UFO Contemplation

Thursday, July 05, 2012

Dr. John Mack explained alien abductions in 1970 but forgot he did so...

Copyright 2012, InterAmerica, Inc.

John E. Mack M.D. [Professor of Psychiatry at Harvard Medical School. Boston], who was killed by a drunk driver in London, September 27th, 2004, became entranced by alleged alien (extraterrestrial) abductions of human beings.
His works dealing with the topic include Abduction: Human Encounters with Aliens (1994) and Passport to the Cosmos: Human Transformation and Alien Encounters (1999).


Shortly before his trip to London and his subsequent death, I received an e-mail from Dr. Mack, who contacted me to see if our MediaWatch group was the one that savaged his book or appearance on a panel about alien abductions.

I assured him that it wasn’t our MediaWatch group and we exchanged phone numbers to discuss the matter (media) and alien abductions.

Dr. Mack was, as he remained over they years, noncommittal about the reality of alien abductions, even though his friend and cohort, Will Bueche, a board member of the John E Mack Institute, had an abduction experience – one that I find hard to dismiss.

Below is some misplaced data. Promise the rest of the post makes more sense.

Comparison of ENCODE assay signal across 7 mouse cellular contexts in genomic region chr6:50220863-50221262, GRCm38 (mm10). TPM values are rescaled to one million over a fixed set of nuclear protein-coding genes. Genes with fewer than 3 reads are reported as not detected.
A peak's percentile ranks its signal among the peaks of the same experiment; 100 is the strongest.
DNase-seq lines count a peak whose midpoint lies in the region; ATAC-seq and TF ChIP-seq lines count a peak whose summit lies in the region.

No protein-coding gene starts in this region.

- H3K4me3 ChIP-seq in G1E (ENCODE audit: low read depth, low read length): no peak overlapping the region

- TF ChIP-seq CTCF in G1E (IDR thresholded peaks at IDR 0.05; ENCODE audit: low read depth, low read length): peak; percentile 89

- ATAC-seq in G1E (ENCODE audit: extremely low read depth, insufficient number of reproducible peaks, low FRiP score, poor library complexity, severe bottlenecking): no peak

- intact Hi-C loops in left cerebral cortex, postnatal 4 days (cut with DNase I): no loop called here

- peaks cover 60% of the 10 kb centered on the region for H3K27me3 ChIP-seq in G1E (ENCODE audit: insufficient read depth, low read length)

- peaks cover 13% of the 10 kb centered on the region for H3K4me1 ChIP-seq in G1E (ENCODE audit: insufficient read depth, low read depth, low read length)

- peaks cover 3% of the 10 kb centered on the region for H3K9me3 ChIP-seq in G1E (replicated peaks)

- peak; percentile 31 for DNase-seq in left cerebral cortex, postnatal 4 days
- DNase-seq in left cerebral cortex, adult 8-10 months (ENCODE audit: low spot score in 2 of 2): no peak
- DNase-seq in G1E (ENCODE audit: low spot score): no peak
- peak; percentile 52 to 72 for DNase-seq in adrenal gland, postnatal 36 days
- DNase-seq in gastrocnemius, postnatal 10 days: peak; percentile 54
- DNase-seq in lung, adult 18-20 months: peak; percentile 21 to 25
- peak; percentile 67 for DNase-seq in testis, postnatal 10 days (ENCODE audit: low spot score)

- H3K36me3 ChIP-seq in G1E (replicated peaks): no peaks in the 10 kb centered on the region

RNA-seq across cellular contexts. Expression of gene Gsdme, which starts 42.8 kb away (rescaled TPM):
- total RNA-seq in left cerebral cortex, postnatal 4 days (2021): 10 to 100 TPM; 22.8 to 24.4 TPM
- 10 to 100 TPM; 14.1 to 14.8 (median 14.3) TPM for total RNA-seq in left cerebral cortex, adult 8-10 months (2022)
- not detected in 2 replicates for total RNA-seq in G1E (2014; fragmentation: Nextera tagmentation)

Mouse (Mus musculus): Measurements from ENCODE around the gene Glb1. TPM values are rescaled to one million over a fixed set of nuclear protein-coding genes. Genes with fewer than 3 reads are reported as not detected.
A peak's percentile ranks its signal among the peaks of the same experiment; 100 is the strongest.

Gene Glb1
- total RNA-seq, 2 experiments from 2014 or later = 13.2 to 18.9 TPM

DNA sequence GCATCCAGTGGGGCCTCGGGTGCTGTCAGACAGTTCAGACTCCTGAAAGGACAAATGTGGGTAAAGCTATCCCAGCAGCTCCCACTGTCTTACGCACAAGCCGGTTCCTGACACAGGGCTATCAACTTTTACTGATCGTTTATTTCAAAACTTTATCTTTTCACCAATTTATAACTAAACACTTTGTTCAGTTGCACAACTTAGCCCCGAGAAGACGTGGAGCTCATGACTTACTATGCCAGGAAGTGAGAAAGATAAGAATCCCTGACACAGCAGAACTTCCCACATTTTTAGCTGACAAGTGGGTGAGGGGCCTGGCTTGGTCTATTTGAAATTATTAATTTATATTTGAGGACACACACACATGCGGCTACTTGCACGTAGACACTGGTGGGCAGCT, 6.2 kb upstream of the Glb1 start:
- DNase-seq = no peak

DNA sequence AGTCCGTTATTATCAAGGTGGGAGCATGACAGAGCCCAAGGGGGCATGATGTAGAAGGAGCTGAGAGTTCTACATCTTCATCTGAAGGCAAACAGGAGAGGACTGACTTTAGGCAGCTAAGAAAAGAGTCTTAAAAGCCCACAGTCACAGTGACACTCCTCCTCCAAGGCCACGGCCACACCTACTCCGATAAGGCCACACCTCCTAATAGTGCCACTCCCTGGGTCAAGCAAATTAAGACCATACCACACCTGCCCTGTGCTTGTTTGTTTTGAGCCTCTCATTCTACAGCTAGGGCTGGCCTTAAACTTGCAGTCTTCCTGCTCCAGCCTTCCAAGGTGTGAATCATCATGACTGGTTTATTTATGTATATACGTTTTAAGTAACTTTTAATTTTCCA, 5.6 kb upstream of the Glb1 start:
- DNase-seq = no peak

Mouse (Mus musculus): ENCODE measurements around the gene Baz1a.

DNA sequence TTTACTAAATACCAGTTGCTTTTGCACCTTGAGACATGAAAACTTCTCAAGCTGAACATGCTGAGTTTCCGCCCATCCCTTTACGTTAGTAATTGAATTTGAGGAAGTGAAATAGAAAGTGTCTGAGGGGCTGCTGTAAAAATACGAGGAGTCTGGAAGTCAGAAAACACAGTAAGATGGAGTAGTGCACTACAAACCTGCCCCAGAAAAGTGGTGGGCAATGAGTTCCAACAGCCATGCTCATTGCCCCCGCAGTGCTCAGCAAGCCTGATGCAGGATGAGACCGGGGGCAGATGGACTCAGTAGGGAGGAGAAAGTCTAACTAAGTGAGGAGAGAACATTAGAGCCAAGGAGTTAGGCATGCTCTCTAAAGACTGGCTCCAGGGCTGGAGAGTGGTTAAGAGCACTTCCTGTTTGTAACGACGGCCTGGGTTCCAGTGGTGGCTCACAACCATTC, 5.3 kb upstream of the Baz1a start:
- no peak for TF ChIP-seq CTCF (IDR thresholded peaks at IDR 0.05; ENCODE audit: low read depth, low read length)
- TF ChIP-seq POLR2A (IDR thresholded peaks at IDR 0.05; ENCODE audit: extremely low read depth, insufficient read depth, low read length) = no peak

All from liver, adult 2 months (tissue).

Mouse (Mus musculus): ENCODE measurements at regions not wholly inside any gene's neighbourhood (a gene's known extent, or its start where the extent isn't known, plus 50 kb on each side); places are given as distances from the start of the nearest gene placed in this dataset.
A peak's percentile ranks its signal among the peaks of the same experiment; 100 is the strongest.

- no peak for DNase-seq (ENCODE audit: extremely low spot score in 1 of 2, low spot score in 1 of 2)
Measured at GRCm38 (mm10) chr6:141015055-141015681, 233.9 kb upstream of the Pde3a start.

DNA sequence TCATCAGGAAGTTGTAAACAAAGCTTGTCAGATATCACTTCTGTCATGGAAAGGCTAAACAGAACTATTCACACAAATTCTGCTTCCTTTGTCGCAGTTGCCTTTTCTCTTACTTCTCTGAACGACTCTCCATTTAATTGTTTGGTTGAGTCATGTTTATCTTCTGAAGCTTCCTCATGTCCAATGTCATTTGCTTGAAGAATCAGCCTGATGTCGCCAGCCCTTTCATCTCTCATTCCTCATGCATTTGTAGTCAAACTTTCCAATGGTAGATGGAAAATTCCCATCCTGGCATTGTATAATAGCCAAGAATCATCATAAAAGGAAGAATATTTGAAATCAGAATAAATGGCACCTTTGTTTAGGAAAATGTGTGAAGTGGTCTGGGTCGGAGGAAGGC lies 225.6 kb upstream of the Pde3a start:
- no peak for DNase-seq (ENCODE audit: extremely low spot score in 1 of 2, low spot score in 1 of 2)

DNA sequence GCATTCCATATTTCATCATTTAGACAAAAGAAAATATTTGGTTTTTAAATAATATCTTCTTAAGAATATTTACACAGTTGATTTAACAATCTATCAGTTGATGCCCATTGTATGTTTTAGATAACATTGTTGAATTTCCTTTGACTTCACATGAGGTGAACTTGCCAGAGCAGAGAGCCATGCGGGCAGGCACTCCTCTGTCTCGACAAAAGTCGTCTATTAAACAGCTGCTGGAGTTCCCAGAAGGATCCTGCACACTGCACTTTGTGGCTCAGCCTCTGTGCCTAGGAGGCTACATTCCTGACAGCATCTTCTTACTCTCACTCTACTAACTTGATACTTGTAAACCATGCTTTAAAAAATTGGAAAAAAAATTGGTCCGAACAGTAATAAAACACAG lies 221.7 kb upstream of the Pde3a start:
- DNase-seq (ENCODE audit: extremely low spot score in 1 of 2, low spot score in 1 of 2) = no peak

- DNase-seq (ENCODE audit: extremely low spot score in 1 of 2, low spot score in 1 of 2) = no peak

And while Dr. Mack was intrigued by and nonplussed, somewhat, by alien abductions, he provided the answer to the psychic-like phenomenon, years before, in his book, Nightmares and Human Conflict [Little, Brown and Company, Boston, 1970].

Nightmares, later in life, are triggered by factors associated with earlier traumatic or traumatic-like events in childhood:

“Disturbing memories may exert a continuing influence, contributing to the production of nightmares long after the occurrence of the events with which they are associated.” [Nightmares….Page 44]